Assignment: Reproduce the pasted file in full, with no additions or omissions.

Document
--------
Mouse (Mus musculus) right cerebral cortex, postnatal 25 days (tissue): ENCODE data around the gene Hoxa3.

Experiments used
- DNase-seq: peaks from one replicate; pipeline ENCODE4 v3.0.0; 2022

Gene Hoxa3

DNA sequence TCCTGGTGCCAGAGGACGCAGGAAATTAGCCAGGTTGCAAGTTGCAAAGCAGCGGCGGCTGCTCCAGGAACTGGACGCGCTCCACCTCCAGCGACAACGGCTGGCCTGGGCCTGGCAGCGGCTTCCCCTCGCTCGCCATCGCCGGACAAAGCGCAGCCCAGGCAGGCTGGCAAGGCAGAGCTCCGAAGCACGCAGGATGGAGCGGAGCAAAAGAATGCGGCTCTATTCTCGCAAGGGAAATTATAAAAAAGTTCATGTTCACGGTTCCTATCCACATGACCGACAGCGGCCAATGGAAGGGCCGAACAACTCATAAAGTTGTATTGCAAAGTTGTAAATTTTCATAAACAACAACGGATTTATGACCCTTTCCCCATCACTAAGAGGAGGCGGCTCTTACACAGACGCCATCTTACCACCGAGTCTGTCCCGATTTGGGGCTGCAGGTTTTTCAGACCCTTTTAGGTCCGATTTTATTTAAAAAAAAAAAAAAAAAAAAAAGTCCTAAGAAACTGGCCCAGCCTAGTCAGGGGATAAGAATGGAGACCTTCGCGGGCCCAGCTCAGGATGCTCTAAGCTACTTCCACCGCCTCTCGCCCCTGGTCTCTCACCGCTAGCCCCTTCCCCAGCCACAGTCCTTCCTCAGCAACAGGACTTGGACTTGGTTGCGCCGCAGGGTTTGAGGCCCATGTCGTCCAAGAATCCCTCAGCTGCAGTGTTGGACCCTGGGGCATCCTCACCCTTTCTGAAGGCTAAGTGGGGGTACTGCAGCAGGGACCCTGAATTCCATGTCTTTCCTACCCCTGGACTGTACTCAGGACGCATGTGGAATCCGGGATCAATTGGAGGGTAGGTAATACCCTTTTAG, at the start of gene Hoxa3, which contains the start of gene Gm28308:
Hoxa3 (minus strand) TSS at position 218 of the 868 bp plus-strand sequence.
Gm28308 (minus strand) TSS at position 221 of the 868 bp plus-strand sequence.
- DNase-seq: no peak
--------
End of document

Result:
Mouse (Mus musculus) right cerebral cortex, postnatal 25 days (tissue): ENCODE data around the gene Hoxa3.

Experiments used
- DNase-seq: peaks from one replicate; pipeline ENCODE4 v3.0.0; 2022

Gene Hoxa3

DNA sequence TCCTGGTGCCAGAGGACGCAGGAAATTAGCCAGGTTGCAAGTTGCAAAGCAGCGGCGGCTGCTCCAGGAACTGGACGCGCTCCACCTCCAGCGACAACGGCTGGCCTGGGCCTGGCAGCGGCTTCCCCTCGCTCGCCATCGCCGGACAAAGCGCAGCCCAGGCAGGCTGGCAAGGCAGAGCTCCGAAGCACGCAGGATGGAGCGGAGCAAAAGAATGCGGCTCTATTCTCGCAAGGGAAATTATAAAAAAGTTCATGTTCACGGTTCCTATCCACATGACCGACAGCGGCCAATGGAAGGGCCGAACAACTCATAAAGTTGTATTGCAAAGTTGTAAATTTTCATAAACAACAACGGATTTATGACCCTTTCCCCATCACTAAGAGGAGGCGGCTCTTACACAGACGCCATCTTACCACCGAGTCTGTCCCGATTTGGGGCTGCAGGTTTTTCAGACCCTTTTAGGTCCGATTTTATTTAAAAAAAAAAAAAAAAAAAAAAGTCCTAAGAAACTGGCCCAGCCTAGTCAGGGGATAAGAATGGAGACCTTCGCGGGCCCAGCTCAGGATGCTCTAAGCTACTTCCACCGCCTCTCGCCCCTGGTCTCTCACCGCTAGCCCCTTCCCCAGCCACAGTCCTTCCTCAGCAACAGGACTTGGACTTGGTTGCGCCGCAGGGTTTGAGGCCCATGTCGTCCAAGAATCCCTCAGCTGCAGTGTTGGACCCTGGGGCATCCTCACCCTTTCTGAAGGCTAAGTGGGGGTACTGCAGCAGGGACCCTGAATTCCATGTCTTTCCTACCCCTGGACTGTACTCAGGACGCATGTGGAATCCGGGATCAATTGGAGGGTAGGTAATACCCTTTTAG, at the start of gene Hoxa3, which contains the start of gene Gm28308:
Hoxa3 (minus strand) TSS at position 218 of the 868 bp plus-strand sequence.
Gm28308 (minus strand) TSS at position 221 of the 868 bp plus-strand sequence.
- DNase-seq: no peak